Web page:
We’re already half way through MantaWatch Internship Program 2015, and the time is going so quickly! Today Muti surveyed Karang Makassar with Dive Komodo, while the rest of the team stayed on shore. Let’s see what they did today.

Muti gives a manta briefing onboard

Extract from Muti’s Diary

Today I had a chance to join Dive Komodo, and we had great conditions for manta surveys. My first dive was at Siaba Besar. This dive site is shallow with a sandy slope, and gentle current. I saw a blue spotted stingray, and three green turtles. Not bad for our first survey dive.

Our second dive was at Karang Makassar. This is what we’d been waiting for, a chance to meet the mantas! Before the dive, I gave a briefing about manta diving to the other divers, MantaWatch style! I was nervous before the talk, but I’m really happy to discuss mantas with the guests, and they asked me many questions. When is the best season to see mantas? How ca we recognize males and females? Why should we try to minimise our exhaled bubbles when the mantas are overhead? All these questions and interest made me excited to explain more about manta behaviour to the guests, and of course Andy was there to help me with the difficult questions. Maybe I need to learn some new languages! Today there were people from Mexico, France, Australia, and Indonesia on the boat.

Then it was time to jump in the water. I was sad as the end of the dive drew near. Sixty minutes of searching, and still no mantas. Time was running out, and we were heading towards shallow water for our safety stop. And suddenly, we saw four mantas swimming towards our group, and swimming around us for several minutes. We floated there motionless, hanging from the surface marker buoy as we prolonged our safety stop to watch the show. The mantas were below us, making it difficult to get an ID photo, but we waited patiently and soon enough one or two showed their ventral surfaces and we managed to get a picture. I’m so happy that we met mantas today, this was the reason we came to Manta Point!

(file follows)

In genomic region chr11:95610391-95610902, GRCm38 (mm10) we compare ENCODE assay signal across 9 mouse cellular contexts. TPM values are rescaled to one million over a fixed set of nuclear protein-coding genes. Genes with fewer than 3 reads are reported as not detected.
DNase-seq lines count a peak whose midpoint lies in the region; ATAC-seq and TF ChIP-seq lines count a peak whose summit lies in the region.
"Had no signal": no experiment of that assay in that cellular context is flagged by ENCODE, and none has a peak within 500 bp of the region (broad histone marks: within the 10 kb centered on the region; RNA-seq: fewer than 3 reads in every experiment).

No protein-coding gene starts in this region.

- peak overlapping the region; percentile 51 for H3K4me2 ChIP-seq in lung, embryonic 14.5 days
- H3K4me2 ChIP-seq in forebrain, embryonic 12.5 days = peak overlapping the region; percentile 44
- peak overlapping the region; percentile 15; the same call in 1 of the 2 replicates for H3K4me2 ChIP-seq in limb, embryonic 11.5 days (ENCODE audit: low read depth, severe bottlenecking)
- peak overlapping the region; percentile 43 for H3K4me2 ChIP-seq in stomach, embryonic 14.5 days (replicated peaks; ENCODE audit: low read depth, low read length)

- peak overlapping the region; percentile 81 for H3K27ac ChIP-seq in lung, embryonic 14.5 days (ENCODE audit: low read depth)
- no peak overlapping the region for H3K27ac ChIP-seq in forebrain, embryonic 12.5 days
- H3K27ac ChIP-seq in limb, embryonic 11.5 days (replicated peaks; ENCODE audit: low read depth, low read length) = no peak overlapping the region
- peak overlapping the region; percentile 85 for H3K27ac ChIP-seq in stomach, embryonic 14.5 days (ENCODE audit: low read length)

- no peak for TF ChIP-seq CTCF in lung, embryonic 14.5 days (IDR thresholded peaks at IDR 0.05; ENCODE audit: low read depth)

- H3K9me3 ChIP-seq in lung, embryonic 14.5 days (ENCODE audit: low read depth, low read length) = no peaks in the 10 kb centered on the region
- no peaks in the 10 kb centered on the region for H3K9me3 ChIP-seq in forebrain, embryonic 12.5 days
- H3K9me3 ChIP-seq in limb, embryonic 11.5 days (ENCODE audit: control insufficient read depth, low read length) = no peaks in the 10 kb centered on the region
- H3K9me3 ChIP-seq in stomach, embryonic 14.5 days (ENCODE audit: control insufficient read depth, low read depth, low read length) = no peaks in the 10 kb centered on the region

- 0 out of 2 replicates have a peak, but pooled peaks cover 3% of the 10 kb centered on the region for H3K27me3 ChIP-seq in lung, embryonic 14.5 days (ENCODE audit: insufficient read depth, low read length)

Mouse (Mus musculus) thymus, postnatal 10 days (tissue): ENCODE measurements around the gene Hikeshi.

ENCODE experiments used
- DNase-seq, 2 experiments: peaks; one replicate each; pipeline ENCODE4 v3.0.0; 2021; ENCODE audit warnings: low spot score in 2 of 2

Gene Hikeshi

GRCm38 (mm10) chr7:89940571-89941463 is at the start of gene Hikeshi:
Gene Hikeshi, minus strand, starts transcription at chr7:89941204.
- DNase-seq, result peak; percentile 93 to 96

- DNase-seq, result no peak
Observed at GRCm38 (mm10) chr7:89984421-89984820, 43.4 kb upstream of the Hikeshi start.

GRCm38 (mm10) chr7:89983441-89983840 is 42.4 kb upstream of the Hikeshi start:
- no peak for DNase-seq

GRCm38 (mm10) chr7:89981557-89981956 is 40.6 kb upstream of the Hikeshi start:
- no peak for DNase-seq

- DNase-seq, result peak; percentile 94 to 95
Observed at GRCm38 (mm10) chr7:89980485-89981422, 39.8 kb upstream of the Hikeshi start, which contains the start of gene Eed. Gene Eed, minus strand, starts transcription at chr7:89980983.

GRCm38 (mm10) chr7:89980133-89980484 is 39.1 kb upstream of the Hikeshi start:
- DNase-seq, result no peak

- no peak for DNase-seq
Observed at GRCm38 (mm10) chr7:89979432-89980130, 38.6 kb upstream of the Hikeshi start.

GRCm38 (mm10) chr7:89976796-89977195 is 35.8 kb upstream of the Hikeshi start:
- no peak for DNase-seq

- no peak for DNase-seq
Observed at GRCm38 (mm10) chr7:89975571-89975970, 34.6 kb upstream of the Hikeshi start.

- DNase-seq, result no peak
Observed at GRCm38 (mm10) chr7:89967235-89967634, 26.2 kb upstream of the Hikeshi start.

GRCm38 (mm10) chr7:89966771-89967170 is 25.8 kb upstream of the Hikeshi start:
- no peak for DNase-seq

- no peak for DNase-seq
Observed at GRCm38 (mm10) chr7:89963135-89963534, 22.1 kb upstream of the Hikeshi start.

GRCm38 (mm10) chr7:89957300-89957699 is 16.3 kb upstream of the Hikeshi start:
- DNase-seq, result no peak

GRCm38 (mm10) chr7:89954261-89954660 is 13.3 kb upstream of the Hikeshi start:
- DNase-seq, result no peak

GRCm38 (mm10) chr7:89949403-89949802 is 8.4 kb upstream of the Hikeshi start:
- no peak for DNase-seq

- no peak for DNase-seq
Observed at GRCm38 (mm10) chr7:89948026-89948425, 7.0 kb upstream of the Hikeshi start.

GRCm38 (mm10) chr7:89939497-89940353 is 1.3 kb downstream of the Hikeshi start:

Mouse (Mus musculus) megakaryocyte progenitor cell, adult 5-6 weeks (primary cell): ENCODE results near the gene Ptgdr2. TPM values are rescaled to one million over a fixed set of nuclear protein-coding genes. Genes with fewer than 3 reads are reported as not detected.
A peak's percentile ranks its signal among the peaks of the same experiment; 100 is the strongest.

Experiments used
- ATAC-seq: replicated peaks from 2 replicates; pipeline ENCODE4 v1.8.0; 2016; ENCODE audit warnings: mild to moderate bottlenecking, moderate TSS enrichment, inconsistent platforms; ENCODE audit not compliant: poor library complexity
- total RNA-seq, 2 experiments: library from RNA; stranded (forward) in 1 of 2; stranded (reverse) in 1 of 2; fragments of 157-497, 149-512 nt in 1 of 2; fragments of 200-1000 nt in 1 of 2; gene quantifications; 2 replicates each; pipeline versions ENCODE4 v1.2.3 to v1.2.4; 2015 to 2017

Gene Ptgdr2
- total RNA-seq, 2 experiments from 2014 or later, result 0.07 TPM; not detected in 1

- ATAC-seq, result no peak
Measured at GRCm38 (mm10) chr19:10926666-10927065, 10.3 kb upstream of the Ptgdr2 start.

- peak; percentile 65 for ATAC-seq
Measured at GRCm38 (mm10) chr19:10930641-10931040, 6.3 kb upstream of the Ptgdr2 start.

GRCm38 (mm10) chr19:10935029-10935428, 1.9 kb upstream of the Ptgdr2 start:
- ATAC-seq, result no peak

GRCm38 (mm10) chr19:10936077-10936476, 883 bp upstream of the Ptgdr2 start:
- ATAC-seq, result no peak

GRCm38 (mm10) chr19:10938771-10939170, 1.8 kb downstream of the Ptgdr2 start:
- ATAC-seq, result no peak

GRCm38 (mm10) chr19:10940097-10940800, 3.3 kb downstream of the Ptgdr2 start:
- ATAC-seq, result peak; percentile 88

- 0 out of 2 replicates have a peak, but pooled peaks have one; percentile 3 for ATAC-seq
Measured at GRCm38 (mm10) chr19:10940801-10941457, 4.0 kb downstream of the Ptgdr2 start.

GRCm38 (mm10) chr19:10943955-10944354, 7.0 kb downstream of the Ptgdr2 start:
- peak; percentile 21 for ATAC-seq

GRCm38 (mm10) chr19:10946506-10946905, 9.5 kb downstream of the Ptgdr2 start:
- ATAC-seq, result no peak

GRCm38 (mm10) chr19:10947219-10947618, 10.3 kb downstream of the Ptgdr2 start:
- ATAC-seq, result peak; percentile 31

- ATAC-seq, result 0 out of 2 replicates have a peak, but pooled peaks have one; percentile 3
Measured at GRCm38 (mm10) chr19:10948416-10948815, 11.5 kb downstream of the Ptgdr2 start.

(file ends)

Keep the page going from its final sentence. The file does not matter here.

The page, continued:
We only did two dives today, and then we set sail for Rinca Island to trek with the Komodo dragon! I saw five adults and one juvenile Komodo dragon – the first ones I have ever seen in the wild! Unfortunately after all the manta photos, the battery in my camera was drained. A small disappointment, but I’m still happy I had the chance to visit Rinca Island, and I hope I can come back soon to take a selfie with a Komodo dragon!!


Komodo dragons resting under the ranger station at Rinca Island

Back on shore, Haries, Lucy, and I worked to finish the tasks given to our team. Haries worked on the interns’ video diary, while Lucy and I prepared presentations for the elementary school and tourism high school that we will visit tomorrow. Next it was time to practice our presentations. A couple of children who were playing outside our classroom stopped to listen, so we thought this could be a good opportunity to practice in front of an audience, and we invited them in. It’s not easy for me to present to children – you must have a friendly voice and a good expression. Remember to always smile, or maybe the kids will be scared! I still can’t imagine how to talk to a class of children in a good way. Will they listen to us? Will they understand the topics we are talking about? Or will they just run around the class shouting as we try to give our presentation.

I am nervous about tomorrow’s visit to the schools! What will happen when we bring our environment and manta talk to the classroom? Stay tuned to find out tomorrow!

Practicing our marine environment presentation for elementary school


Divo Noerchayo

Divo Noerchayo

Divo holds a B.Sc. Marine Biology from the University of Indonesia. His undergraduate thesis examined methods for surveying coral reefs. After successfully completing MIP-2015, Divo developed a training module and materials on underwater photography that was launched successfully during MIP-2016. Divo is currently working as an intern for the Government of Indonesia’s Marine Fisheries Research […]